Tuesday, January 11, 2011
2011 reading begins with two mysteries by Louise Penny
Book Two: The Brutal Telling by Louise Penny
The first two books of 2011 were mysteries by Louise Penny.
Increasingly, I've come to appreciate Penny's work in recasting the cozy mystery for a modern audience.
Largely set in the tiny Canadian village of Three Pines, Penny provides a fascinating cast of characters -- Chief Inspector Gamache, in particular, can hold his own with Banks or Rebus -- and through their lives she skillfully explores human nature, especially its dark side.
That's the value of such a large cast of charactes in a mystery series. Penny, who provides the reader with three sets of distinct characters, has the luxury of time and space to explore the twists and turns of human nature and to develop backstories for the most enduring of her characters.
The three sets of characters are Gamache and his investigative team, the villagers of Three Pines (both of these groupings re-appear from novel to novel) and finally those characters who are one-offs, appearing for the sake of the narrative in a single novel, but destined not to re-appear in future books.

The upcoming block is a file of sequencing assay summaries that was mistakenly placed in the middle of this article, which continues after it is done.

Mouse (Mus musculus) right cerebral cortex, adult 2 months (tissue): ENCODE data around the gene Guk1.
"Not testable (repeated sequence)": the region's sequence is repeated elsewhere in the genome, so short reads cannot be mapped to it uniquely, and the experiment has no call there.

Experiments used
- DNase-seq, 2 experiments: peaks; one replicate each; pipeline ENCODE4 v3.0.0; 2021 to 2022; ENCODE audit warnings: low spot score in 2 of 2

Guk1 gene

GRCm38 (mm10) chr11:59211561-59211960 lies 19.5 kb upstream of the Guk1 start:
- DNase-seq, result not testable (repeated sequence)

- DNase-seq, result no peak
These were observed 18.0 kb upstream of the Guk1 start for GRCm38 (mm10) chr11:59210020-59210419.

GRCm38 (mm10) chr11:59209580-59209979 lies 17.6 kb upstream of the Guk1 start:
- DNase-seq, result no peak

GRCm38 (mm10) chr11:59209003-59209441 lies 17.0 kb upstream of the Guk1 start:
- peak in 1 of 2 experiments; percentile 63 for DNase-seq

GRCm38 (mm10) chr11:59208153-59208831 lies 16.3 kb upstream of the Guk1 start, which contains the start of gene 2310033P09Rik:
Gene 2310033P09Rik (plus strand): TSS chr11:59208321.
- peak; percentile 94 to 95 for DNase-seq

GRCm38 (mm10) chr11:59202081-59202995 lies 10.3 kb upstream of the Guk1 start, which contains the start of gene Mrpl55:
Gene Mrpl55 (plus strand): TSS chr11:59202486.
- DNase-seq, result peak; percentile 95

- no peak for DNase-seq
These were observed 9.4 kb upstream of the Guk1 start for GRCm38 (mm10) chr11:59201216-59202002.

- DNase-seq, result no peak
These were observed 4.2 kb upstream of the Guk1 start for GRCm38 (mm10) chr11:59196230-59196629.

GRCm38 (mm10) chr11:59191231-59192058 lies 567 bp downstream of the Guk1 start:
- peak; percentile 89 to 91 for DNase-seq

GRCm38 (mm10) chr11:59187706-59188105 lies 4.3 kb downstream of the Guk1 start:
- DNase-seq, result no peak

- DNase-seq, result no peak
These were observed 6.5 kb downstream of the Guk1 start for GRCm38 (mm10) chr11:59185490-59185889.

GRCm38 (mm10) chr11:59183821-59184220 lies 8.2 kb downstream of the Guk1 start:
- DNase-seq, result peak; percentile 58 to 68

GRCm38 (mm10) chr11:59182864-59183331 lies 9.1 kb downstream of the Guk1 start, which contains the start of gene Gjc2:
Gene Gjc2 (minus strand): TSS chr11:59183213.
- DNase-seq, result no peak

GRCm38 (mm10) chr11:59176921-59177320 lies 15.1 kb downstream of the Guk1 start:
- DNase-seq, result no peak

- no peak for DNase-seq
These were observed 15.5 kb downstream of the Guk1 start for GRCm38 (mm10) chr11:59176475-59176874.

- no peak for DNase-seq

In A Rule Against Murder, the village of Three Pines makes only a cameo appearance. Bulk of the novel is set in an isolated auberge where Gamache and his wife, Reine Marie, are vacationing. Also at the auberge, for an annual gathering, is a quarrelsome family that includes two of the Three Pines villagers that we've come to known.
Naturally, a member of the family is murdered, by a most ingenious method, which takes Gamache and the reader some time to unravel. It's not Penny's best book in the series, but it is especially good because of what we learn about Gamache's past and the insight into one of the two Three Pines familiars.
The Brutal Telling may be Penny's finest mystery to date. It involves the death of a hermit, whose existence in a cabin a short distance from Three Pines, is unknown to all of the villagers save one, until the hermit's untimely demise.
The mystery surrounding the hermit's identity and the treasure that fills his modest cabin is engaging, but what elevates the book is Penny's courage in tying the murder to one of the Three Pines denizens we've come to know since the series debuted.